Schwarz joins 24 Republicans urging Congress to block Trump’s emergency power play

President Donald Trump, with Speaker Nancy Pelosi and Vice President Mike Pence looking on, delivers the State of the Union address in the chamber of the U.S. House of Representatives on February 5, 2019 | Chip Somodevilla, Getty Images

WASHINGTON — A Republican former Michigan congressman is urging current GOP representatives to fight President Trump’s emergency declaration.

Joe Schwarz

Joe Schwarz, a moderate Republican who represented Michigan’s 7th District from 2005 until 2007, was among 25 former Republican lawmakers signing an open letter asking current GOP representatives to “put the country and its Constitution above everything, including party politics or loyalty to a president.”

The letter comes as Democratic leadership in the U.S. House plans to vote Tuesday on a resolution that would terminate Trump’s emergency declaration, which he intends to use to circumvent Congress to secure billions of dollars to fund a wall along the southern U.S. border.

“If Congress lets him get away with this, it’s a sellout,” Schwarz told the Michigan Advance Monday in an interview.

Schwarz is a surgeon who served in the Vietnam War and later joined the CIA. A former Battle Creek mayor and state senator, he most recently was a member of Gov. Gretchen Whitmer’s transition team.

The letter warns current lawmakers that the president is taking the power of the purse out of their hands: “If you allow a president to ignore Congress, it will be not your authority but that of your constituents that is deprived of the protections of true representative government.”  

It also cautions that Trump’s move would set a troubling precedent. “To you, we ask this question: what will you do when a president of another party uses the precedent you are establishing to impose policies to which you are unalterably opposed?”

Schwarz didn’t write the letter, but he signed on because he agreed that Trump’s declaration is unconstitutional.

“To think that another president under similar circumstances wouldn’t try to do the same thing if this president gets away with it is not logical,” he said.

Other Republicans signing the letter include former U.S. Sen. Olympia Snowe (R-Maine), former U.S. Rep. Jim Leach (R-Iowa), former U.S. Sen Dick Lugar (R-Ind.), former U.S. Rep. Christopher Shays (R-Ct.) and Chuck Hagel, GOP former U.S. senator from Nebraska and former Defense Secretary.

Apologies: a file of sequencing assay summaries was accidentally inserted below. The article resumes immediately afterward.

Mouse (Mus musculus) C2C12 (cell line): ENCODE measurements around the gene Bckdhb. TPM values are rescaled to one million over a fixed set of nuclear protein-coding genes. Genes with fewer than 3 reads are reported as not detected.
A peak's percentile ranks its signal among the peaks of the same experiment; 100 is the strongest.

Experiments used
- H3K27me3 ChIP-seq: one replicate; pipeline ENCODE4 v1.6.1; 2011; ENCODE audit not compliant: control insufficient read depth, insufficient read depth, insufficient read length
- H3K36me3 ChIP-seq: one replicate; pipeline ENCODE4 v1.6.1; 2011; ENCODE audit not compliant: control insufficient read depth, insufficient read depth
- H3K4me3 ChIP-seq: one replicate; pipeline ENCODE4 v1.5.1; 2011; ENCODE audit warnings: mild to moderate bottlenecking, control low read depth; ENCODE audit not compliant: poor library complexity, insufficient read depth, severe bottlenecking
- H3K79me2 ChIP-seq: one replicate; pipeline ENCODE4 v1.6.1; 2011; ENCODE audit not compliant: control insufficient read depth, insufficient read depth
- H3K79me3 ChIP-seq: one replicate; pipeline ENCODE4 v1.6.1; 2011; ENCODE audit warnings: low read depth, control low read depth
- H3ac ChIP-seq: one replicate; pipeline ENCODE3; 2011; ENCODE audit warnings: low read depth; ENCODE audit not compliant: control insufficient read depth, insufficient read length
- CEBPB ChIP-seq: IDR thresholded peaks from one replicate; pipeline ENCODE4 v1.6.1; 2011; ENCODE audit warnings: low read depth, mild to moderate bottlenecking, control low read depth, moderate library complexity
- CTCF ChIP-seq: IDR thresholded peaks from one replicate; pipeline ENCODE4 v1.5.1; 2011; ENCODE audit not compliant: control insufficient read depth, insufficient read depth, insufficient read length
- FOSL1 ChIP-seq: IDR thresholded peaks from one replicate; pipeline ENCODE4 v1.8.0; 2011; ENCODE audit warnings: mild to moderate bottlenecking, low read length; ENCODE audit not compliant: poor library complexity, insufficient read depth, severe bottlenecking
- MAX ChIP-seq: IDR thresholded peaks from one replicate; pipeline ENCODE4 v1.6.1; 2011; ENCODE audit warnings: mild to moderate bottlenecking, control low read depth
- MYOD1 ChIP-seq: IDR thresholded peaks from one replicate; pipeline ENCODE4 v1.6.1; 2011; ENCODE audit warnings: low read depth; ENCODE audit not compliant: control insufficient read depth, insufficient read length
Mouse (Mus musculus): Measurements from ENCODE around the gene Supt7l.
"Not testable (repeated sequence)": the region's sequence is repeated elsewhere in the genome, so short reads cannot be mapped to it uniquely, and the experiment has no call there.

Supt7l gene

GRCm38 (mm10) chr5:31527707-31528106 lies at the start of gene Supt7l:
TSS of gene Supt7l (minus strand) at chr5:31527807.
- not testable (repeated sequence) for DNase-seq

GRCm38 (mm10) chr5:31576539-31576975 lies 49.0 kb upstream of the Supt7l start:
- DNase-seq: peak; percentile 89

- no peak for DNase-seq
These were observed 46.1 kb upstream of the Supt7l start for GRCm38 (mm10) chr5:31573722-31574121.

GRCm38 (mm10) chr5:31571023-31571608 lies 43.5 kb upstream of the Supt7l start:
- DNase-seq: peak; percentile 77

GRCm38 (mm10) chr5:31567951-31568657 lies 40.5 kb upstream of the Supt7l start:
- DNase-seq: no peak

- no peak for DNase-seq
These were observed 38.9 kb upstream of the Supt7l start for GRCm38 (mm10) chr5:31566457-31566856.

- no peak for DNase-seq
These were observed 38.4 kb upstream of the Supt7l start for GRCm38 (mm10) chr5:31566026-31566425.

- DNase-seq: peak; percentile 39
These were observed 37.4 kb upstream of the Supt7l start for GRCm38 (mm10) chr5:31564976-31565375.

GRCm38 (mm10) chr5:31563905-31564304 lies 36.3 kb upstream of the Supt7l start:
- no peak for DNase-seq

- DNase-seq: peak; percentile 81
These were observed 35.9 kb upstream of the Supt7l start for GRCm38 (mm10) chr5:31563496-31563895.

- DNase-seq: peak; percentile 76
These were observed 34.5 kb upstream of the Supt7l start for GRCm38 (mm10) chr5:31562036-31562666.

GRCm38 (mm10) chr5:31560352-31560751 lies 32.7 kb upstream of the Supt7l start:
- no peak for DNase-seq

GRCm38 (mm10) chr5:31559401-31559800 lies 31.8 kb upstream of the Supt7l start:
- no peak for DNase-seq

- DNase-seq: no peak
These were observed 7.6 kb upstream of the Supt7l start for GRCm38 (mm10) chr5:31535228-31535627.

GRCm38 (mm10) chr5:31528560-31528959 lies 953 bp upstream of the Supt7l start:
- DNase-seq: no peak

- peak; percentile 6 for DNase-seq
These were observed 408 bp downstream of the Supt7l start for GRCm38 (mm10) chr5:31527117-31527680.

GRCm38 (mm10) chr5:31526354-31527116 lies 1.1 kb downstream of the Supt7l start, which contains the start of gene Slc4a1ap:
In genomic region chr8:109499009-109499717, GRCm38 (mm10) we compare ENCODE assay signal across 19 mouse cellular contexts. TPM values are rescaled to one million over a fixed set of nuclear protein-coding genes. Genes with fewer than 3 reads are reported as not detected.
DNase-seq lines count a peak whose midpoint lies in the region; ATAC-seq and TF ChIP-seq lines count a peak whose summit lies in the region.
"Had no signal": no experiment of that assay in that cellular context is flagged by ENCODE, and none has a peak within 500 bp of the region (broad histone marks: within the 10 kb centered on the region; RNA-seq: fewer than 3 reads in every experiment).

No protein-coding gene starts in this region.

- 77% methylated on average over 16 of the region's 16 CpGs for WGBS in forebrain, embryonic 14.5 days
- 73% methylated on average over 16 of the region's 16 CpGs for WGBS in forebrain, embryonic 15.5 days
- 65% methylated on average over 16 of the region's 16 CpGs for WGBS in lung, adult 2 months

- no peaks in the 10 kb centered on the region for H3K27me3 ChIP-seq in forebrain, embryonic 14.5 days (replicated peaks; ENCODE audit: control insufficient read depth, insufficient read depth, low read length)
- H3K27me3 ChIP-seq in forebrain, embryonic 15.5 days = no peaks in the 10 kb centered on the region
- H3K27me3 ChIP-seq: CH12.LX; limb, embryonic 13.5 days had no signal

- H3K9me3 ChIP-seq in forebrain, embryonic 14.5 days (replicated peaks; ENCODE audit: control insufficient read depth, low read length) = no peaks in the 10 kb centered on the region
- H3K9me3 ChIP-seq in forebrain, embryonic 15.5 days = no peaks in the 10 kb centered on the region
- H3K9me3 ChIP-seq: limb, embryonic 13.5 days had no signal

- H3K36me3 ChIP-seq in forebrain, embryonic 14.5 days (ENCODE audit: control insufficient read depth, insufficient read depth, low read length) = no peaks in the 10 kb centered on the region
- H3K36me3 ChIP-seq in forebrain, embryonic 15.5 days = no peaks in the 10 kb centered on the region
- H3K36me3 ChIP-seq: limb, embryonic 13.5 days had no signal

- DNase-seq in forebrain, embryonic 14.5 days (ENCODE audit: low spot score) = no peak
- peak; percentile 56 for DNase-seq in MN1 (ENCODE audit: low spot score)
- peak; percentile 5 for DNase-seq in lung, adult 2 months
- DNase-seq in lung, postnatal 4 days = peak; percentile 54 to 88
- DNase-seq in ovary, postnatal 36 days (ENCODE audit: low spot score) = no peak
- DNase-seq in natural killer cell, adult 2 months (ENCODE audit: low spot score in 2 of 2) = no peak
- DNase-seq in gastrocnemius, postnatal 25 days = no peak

U.S. Rep. Justin Amash of Cascade Township is the only GOP co-sponsor of the resolution, as the Advance reported. All seven Democratic members of Michigan’s U.S. House delegation are co-sponsors.

Amash wrote on Twitter Saturday, “The same congressional Republicans who joined me in blasting Pres. Obama’s executive overreach now cry out for a king to usurp legislative powers. If your faithfulness to the Constitution depends on which party controls the White House, then you are not faithful to it.”

Other House Republicans may vote in favor of the resolution during the floor vote. Schwarz said he wouldn’t be surprised if another Michigan Republican, U.S. Rep. Fred Upton of St. Joseph, voted to block Trump’s declaration.

But even if support is scant among House Republicans, the resolution is expected to pass the Democratic-controlled chamber. It would then be sent to the GOP-led Senate, where the outcome is less clear. Several Republican senators have suggested they’d vote to oppose the president’s move.

U.S. Senate Majority Leader Mitch McConnell would be required under the National Emergencies Act to hold a vote on the House resolution within 18 days of its passage.

Trump has said he’d veto the resolution even if it makes it to his desk. Overriding that veto would require the votes of two-thirds of both chambers — a steep climb, particularly in the GOP-controlled Senate.

Trump’s critics are trying to stop him in court, too. Sixteen states, including Michigan, have filed a lawsuit against the emergency declaration.

Schwarz said he hopes Republican lawmakers take the letter to heart, although he acknowledged that they could embolden primary challengers if they oppose the president.

“I lost my seat in a primary because I stuck to my principles,” said the one-term congressman, who was defeated by current U.S. Rep. Tim Walberg (R-Tipton). “After all these years, I don’t regret one moment having stuck to my principles. I would hope other members feel this way, as well.”

Robin Bravender
Robin Bravender was the States Newsroom Washington Bureau Chief from January 2019 until June 2020. She coordinated the network’s national coverage and reported on states’ congressional delegations, federal agencies, the White House and the federal courts. Prior to that, Robin was an editor and reporter at E&E News, a reporter at Politico, and a freelance producer for Reuters TV.


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